My favorite character is the girl (Karen, I believe). My favorite scene: At the end, when they're at the cemetery. Karen's father, don't remember his name right now, is standing over their son's grave, then he looks up, goes away, and he just stands there, looking at the far end. Sam looks at Karen, then goes and approaches him and tells him: "You lost a son... don't lose your daughter, too." Then the father turns around, looks at his daughter, goes to her and hugs her and then Irene joins and they all end up hugging each other while Sam and Al look at them, saying good-bye. Man, I had the tears on my lap, I tell you!!! Tears of joy. Something very uncommon in myself. No TV show ever provoked me that.

The scene that always cracks me up everytime I see it is at the beginning when they're dancing a Jewish dance. Sam is very preoccupied about him not knowing how to dance it so Al tells him how, and then it begins. But while they're dancing there's a random old man who is supposed to be Jewish and is supposed to know the dance very well and he can't even follow the steps properly. I think it's the guy who is actually holding Sam on his left side.

My rating: Excellent. An instant QL classic.
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Old 06-17-2014, 11:56 PM   #25
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It's come to my attention that this is one episode of which I've actually never posted a full review. So here we go now.

This is one of those ones where nearly the entire 45 minutes was raw and powerful emotion and they always nail that amazingly. There was no was exception here.

The one thing that was off putting about the death in the family was the plane crash. This is an element used quite frequently in television which falsely portrays how common plane crashes actually are. An Airplane is actually one of the safest if not THE safest mode of travel, you're at least five times more likely to die in a car crash. I believe I've heard that you even have a better chance of being struck by lightning...or is that something else?

But the way the guilt and pain came across when Irene told the story was amazing and up until season 5's Trilogy episodes this might just be the strongest and most heartfelt response Sam has ever had to anyone other than Al. It was evident from his expression that he felt her pain, after all he's known loss and he's known his own mother deal with the loss of a son (which he hadn't yet changed at this point). Which brings me to this:

Quote:
Originally Posted by Snish
1. You see Sam feeling a real attraction to a woman who's not a gorgeous babe. Most of the time on TV, only very beautiful women are presented as attractive and worth a man's attention. This woman doesn't fit that mold but Sam is really drawn to her.
I'm sorry Snish but while your point is valid, I don't believe he was attracted to her. Not because she's not "a gorgeous babe" as you put it, that I'll give you. Sam certainly wouldn't care about that, it just wasn't that kind of situation. She's a married woman whom GTFW felt it was important remained faithful. Sam was drawn to her pain and guilt as I pointed out already. There was a moment there yeah but I believe he'd been caught up in the emotion.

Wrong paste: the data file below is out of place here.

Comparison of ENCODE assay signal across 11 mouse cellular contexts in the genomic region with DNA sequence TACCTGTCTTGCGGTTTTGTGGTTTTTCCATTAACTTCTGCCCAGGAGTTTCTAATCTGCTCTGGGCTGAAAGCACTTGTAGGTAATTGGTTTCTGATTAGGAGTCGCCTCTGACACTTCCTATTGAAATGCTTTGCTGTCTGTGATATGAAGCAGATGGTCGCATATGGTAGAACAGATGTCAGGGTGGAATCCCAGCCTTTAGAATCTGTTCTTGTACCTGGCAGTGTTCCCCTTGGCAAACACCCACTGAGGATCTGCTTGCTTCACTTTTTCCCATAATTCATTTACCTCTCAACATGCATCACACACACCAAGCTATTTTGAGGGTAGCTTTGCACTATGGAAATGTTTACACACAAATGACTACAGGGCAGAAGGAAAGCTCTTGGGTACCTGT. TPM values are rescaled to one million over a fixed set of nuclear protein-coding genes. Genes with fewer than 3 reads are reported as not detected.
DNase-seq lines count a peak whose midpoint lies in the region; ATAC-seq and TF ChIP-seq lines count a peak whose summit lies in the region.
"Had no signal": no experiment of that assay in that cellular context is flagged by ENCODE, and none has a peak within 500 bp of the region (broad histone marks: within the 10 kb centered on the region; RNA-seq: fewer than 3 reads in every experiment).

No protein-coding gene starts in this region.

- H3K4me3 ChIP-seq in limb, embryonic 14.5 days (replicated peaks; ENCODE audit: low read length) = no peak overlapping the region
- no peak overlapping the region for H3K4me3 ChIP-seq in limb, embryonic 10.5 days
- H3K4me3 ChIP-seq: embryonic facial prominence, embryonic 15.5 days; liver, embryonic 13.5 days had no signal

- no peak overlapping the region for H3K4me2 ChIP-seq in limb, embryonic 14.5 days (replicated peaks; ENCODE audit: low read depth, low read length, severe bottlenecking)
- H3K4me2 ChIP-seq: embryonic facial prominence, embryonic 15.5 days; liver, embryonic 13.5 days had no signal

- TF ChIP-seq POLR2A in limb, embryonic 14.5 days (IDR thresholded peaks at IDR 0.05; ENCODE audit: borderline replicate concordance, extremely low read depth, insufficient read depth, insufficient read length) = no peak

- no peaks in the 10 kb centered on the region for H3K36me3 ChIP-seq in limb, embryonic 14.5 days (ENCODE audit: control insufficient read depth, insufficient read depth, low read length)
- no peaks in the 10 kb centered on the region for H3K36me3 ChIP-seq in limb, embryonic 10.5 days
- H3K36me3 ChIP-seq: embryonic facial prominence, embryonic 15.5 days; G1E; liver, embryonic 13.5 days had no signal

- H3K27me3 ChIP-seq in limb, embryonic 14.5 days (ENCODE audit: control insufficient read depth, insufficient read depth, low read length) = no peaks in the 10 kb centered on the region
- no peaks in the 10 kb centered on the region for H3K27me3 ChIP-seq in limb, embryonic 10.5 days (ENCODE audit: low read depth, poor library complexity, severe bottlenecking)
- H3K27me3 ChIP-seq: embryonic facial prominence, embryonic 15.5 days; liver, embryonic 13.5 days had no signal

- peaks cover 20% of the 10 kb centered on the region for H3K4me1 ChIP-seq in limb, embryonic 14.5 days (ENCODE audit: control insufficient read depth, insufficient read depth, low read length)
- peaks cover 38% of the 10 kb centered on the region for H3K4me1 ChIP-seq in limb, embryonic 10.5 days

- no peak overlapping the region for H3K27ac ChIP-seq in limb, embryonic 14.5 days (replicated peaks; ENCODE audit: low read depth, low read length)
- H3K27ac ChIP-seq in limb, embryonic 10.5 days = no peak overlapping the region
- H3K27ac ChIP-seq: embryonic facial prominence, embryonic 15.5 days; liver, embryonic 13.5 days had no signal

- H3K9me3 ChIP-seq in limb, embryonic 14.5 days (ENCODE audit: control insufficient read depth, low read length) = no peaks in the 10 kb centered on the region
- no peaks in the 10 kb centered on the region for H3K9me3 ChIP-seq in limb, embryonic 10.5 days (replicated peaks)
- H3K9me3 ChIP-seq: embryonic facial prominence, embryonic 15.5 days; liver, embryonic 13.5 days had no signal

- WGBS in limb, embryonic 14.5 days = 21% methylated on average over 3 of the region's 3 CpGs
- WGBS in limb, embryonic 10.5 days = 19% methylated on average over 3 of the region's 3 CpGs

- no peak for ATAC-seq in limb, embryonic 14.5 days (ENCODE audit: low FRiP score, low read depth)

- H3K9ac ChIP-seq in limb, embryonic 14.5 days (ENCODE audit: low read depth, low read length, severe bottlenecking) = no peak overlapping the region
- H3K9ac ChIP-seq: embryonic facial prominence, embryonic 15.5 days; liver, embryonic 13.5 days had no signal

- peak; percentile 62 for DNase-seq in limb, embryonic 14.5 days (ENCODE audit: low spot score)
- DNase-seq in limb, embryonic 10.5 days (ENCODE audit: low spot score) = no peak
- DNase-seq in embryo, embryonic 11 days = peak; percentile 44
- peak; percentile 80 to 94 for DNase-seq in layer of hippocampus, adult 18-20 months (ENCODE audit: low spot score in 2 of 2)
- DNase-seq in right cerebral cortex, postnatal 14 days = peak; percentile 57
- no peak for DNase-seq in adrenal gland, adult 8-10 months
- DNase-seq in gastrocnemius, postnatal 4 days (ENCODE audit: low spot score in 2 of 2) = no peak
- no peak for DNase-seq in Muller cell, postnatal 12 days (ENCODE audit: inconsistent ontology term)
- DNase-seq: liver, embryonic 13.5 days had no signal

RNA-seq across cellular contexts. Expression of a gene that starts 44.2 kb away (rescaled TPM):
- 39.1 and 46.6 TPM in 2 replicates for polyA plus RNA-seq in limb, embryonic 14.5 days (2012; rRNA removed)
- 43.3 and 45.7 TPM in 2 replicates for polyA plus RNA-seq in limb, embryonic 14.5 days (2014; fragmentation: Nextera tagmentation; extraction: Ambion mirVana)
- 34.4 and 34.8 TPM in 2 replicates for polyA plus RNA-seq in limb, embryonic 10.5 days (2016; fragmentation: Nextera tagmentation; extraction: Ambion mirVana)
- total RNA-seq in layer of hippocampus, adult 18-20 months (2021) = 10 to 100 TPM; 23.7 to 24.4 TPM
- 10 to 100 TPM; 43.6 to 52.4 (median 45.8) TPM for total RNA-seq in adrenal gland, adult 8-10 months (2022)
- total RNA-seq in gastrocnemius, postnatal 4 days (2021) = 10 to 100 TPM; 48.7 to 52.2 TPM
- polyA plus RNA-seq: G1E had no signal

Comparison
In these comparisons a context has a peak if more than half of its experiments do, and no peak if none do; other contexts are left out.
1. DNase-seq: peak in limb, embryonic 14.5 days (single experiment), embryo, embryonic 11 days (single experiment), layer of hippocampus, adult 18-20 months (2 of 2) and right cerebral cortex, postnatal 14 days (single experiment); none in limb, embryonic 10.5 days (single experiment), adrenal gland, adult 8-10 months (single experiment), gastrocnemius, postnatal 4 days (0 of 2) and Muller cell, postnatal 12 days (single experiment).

The way the husband and wife clashed and how it effected the daughter was performed amazingly. That's where we really get that raw emotion the most is from the husband who holds the son's death against the wife and has let his grief blind him to his daughter. He's by far the most powerful character in this episode.
Even in the end scene where he finally lets loose and sobs about how he still sees his son waving to him from the baseball field that was just so raw and powerful, I'm repeating words here but I just can't come up with any better. I mentioned in an older post having cried watching this episode, amusingly I have no memory of that now but I would bet everything that it was that performance that did it.

Burt Glasserman was an interesting scumbag. He had this inspirational and therapeutic idea for this book but then twisted the intention to take advantage of women. That's a complex use of the sexual predator type of character with some layers in there and I really liked the use of the blond female character to reveal him as Irene's fated lover.
I thought it was amazing when Irene starts slapping the sh** out of him upon Sam revealing him.

The Jewish theme is something to applaud because since the story didn't need a particular religion or culture to work it was clearly a choice to be diverse. The hora dance was indeed one of the highlights of it but what stood out about it to me was not so much Al's performance rather the older gentleman to Sam's right (left from the viewer's POV) who'd started doing it backwards after Sam got the hang of it. That was very amusing and ironic. Was it planned I wonder or was the actor actually struggling?

Overall an excellent episode.

Tidbits:
* This is one of few episodes where Sam remains in the same outfit throughout the entire leap. Season 5's Dr. Ruth is another example.
* Burt Glasserman is played by Russ Tamblyn, father of actress Amber Tamblyn who is known for roles such as Joan of Arcadia and the recent film adaption of Sisterhood of the Traveling Pants.